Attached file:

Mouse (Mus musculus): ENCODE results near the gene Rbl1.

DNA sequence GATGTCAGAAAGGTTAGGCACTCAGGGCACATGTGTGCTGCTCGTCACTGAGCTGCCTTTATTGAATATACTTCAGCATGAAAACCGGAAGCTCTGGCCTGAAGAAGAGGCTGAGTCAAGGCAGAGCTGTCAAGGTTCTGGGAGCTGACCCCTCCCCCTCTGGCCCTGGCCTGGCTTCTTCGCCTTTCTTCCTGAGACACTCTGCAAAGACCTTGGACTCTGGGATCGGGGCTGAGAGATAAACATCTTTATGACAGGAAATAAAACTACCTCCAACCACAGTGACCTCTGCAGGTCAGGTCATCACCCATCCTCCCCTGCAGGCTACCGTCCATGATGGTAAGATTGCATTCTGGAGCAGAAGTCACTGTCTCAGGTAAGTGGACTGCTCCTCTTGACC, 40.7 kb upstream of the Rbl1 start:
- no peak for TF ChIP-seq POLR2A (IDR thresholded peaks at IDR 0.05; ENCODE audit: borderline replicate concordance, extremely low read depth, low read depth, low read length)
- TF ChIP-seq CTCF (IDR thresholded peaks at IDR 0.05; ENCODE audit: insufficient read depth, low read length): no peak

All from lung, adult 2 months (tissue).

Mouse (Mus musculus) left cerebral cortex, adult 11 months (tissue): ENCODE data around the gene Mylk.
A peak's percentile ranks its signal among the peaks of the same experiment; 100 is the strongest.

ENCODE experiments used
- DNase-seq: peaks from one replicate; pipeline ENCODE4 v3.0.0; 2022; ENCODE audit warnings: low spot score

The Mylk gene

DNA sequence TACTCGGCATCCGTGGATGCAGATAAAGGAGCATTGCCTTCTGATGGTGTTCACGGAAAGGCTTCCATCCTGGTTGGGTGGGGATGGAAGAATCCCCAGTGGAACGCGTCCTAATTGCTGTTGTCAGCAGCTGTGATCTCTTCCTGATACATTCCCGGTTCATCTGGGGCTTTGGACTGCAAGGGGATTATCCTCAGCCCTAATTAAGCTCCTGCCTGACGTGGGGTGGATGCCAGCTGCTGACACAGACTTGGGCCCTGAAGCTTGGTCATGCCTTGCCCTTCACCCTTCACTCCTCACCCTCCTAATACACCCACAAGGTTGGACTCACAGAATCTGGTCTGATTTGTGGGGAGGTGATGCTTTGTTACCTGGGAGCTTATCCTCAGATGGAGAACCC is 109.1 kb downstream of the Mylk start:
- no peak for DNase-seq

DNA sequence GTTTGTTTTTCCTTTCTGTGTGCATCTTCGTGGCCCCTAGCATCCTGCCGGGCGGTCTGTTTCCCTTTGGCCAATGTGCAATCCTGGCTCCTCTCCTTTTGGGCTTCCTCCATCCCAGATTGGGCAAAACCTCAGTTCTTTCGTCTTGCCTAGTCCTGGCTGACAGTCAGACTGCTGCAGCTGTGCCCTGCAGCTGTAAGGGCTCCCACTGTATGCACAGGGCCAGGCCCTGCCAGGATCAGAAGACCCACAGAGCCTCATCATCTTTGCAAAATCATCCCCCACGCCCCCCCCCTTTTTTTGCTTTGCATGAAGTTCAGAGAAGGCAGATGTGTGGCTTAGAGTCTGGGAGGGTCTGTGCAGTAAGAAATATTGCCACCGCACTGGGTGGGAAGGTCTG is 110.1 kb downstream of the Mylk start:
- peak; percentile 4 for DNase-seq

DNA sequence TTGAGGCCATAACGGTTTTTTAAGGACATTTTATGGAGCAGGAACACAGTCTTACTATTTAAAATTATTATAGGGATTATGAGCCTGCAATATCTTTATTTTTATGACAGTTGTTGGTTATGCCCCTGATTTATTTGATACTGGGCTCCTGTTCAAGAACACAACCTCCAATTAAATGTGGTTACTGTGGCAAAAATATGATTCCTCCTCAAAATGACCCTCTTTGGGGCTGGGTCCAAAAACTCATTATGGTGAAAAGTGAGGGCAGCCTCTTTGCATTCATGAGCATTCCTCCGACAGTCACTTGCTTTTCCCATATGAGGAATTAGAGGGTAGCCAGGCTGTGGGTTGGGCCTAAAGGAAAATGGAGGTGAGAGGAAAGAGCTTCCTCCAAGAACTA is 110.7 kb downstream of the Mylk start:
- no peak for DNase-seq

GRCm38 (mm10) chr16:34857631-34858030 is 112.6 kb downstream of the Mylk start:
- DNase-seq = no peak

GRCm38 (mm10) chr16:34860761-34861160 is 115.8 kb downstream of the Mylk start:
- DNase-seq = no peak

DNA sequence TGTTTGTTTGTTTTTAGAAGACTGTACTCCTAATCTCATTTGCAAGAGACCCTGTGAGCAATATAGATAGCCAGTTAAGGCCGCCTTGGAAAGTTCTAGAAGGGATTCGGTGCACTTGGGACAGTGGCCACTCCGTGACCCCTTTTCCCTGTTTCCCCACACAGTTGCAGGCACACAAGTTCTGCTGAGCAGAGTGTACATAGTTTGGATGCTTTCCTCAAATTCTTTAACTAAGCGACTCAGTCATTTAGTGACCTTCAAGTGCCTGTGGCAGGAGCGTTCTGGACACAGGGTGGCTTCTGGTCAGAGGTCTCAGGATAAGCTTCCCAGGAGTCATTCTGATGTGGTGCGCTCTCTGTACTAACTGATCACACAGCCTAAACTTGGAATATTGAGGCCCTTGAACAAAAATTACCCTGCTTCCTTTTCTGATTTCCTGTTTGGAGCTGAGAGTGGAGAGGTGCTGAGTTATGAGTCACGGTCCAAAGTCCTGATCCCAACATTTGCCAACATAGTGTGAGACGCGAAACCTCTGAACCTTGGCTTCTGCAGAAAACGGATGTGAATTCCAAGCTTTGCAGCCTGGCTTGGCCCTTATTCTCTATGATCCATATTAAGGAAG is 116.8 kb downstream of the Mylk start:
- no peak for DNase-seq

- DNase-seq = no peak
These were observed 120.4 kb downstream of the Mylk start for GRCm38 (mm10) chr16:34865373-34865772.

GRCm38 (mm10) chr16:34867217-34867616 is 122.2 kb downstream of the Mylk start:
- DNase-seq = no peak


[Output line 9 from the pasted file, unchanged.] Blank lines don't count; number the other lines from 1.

- DNase-seq: peaks from one replicate; pipeline ENCODE4 v3.0.0; 2022; ENCODE audit warnings: low spot score